continental American monopoly on Cuba-ready cards—
plastic credit is worthless, and ATMs barely exist.
The embargo is like an argument that’s been going on for
so long, nobody remembers anymore how or why it started.
Initially, under President Eisenhower, it banned only sugar
imports. After Cuba responded by confscating the assets of U.S.
companies, it was broadened to cover nearly all trade between
the nations. Soon it morphed into a Cold War weapon to punish
Castro for aligning with the Soviet Union, and supporting com-munist-led insurgencies in Nicaragua and Angola. Cuba’s dismal record on human rights didn’t help.
But attitudes toward the embargo have changed. In a CBS
News/New York Times poll conducted on the eve of Obama’s
Cuba visit, more than half of Americans ( 55 percent) said they
supported doing away with it. A more recent Florida International University poll of Cuban Americans living in Miami–
Dade County—traditionally ground zero for the no-compromise
camp—found an even bigger majority who would be happy at
this point to move on. But we’re still stuck.
Washington, D.C., attorney Robert Muse has been advis-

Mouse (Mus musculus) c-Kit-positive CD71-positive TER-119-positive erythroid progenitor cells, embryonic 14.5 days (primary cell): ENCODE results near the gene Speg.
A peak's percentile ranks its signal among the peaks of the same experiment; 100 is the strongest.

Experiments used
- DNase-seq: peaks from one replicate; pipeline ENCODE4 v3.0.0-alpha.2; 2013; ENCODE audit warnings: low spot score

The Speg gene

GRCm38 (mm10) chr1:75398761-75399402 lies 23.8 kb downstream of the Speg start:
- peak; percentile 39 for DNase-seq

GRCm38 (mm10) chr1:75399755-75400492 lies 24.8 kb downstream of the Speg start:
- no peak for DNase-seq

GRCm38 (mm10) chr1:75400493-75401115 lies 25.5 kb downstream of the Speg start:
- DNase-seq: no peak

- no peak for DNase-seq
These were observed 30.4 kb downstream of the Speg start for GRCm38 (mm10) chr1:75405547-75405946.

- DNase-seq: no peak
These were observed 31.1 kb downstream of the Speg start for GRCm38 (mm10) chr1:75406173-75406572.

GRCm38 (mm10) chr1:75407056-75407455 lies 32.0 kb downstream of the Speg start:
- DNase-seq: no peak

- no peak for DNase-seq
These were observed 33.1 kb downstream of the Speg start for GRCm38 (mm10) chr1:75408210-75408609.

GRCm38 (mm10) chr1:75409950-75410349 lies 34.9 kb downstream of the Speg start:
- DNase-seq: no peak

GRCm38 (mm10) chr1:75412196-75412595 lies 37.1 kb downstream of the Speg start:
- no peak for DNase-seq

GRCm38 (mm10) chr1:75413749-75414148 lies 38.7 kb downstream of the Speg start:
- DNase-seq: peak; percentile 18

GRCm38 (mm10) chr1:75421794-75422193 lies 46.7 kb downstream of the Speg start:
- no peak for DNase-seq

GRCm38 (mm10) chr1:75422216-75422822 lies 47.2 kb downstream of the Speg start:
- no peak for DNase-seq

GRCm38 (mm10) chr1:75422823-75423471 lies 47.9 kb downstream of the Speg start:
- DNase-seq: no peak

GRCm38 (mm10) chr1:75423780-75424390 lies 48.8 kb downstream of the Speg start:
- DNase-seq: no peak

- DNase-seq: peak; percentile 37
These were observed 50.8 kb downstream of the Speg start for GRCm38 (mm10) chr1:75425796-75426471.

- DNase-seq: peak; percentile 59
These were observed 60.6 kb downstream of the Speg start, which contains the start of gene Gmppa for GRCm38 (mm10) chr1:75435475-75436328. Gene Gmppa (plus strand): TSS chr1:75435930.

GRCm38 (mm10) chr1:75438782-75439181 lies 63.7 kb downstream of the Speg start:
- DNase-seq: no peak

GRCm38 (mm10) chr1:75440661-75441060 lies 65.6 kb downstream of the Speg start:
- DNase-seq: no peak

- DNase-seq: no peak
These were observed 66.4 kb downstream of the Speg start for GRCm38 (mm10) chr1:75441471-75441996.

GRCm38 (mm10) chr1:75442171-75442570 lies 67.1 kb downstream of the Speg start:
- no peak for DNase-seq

ing U.S. companies on Cuba for 25 years. He says that lifting
the embargo is up to the United States. He equates Cuba’s
position to that of an abused wife whose husband says he’ll
stop beating her if she’ll start putting dinner on the table:
“Her attitude, quite rightly, is, ‘It’s you attacking me! You
have to stop. Then we can have normal relations.’ ”
If and when the embargo is lifted, American companies
need to remember what kind of market they’re dealing with.
Cuba indeed dominates the Caribbean, by landmass (it’s
roughly the size of Virginia) and by population ( 11. 3 million).
But it’s poor. The average state salary is $25 a month. In
2010, according to the CIA’s latest estimate, its gross domes-
tic product per capita was $10,200, one rung up on the world
ladder from Swaziland’s. That’s partly why John Kavulich,
longtime head of the U.S.-Cuba Trade and Economic Coun-
cil, sees “a lot of inspiration and aspiration chasing very little
reality” in Cuba. Americans assume, not unreasonably, that
Cubans “need everything, they want everything, and they put
a period there,” Kavulich says. “But there’s a next sentence:
Do they have the resources to purchase everything? Dubai
HOME WARD BOUND
Saul Berenthal, a Cuban émigré based in Raleigh, North Carolina, was supposed to be the frst
86 - INC. - FEBRUARY 2017
American entrepreneur to build a factory in Cuba—until his company got caught in political crossfre.